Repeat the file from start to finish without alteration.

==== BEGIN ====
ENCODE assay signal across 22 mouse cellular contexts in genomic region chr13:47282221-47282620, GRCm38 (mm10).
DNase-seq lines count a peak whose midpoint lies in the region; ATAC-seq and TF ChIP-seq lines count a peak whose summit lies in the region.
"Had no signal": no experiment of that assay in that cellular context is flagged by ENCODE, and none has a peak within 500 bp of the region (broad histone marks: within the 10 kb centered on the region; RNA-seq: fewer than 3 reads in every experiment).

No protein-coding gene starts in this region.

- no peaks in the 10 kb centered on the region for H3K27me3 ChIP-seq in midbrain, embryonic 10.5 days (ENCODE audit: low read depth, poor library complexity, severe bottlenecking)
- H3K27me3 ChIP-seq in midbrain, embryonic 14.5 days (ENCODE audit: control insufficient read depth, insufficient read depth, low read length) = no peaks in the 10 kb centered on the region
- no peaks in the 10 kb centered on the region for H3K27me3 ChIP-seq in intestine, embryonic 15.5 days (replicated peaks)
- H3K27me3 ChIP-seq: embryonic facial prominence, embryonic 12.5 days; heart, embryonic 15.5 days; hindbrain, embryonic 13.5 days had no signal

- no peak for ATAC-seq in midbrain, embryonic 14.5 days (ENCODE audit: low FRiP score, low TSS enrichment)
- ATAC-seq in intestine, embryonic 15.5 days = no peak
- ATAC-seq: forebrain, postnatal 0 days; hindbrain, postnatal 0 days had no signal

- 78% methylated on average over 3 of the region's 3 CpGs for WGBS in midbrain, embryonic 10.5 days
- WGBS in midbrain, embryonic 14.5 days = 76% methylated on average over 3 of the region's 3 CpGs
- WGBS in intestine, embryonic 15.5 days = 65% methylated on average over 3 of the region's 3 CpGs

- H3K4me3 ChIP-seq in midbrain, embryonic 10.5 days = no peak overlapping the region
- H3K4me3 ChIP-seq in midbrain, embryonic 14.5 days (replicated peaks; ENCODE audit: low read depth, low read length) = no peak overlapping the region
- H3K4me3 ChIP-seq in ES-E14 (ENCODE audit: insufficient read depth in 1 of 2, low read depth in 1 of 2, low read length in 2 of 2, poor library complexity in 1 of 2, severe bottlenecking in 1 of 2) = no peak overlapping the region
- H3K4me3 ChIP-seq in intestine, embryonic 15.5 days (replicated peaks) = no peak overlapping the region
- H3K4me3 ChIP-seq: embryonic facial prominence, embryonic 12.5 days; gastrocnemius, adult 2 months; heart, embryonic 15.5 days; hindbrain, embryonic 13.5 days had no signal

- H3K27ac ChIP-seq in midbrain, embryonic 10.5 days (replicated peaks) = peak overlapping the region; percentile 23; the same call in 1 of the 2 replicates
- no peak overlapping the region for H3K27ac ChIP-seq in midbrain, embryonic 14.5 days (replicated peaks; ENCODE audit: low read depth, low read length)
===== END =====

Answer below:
ENCODE assay signal across 22 mouse cellular contexts in genomic region chr13:47282221-47282620, GRCm38 (mm10).
DNase-seq lines count a peak whose midpoint lies in the region; ATAC-seq and TF ChIP-seq lines count a peak whose summit lies in the region.
"Had no signal": no experiment of that assay in that cellular context is flagged by ENCODE, and none has a peak within 500 bp of the region (broad histone marks: within the 10 kb centered on the region; RNA-seq: fewer than 3 reads in every experiment).

No protein-coding gene starts in this region.

- no peaks in the 10 kb centered on the region for H3K27me3 ChIP-seq in midbrain, embryonic 10.5 days (ENCODE audit: low read depth, poor library complexity, severe bottlenecking)
- H3K27me3 ChIP-seq in midbrain, embryonic 14.5 days (ENCODE audit: control insufficient read depth, insufficient read depth, low read length) = no peaks in the 10 kb centered on the region
- no peaks in the 10 kb centered on the region for H3K27me3 ChIP-seq in intestine, embryonic 15.5 days (replicated peaks)
- H3K27me3 ChIP-seq: embryonic facial prominence, embryonic 12.5 days; heart, embryonic 15.5 days; hindbrain, embryonic 13.5 days had no signal

- no peak for ATAC-seq in midbrain, embryonic 14.5 days (ENCODE audit: low FRiP score, low TSS enrichment)
- ATAC-seq in intestine, embryonic 15.5 days = no peak
- ATAC-seq: forebrain, postnatal 0 days; hindbrain, postnatal 0 days had no signal

- 78% methylated on average over 3 of the region's 3 CpGs for WGBS in midbrain, embryonic 10.5 days
- WGBS in midbrain, embryonic 14.5 days = 76% methylated on average over 3 of the region's 3 CpGs
- WGBS in intestine, embryonic 15.5 days = 65% methylated on average over 3 of the region's 3 CpGs

- H3K4me3 ChIP-seq in midbrain, embryonic 10.5 days = no peak overlapping the region
- H3K4me3 ChIP-seq in midbrain, embryonic 14.5 days (replicated peaks; ENCODE audit: low read depth, low read length) = no peak overlapping the region
- H3K4me3 ChIP-seq in ES-E14 (ENCODE audit: insufficient read depth in 1 of 2, low read depth in 1 of 2, low read length in 2 of 2, poor library complexity in 1 of 2, severe bottlenecking in 1 of 2) = no peak overlapping the region
- H3K4me3 ChIP-seq in intestine, embryonic 15.5 days (replicated peaks) = no peak overlapping the region
- H3K4me3 ChIP-seq: embryonic facial prominence, embryonic 12.5 days; gastrocnemius, adult 2 months; heart, embryonic 15.5 days; hindbrain, embryonic 13.5 days had no signal

- H3K27ac ChIP-seq in midbrain, embryonic 10.5 days (replicated peaks) = peak overlapping the region; percentile 23; the same call in 1 of the 2 replicates
- no peak overlapping the region for H3K27ac ChIP-seq in midbrain, embryonic 14.5 days (replicated peaks; ENCODE audit: low read depth, low read length)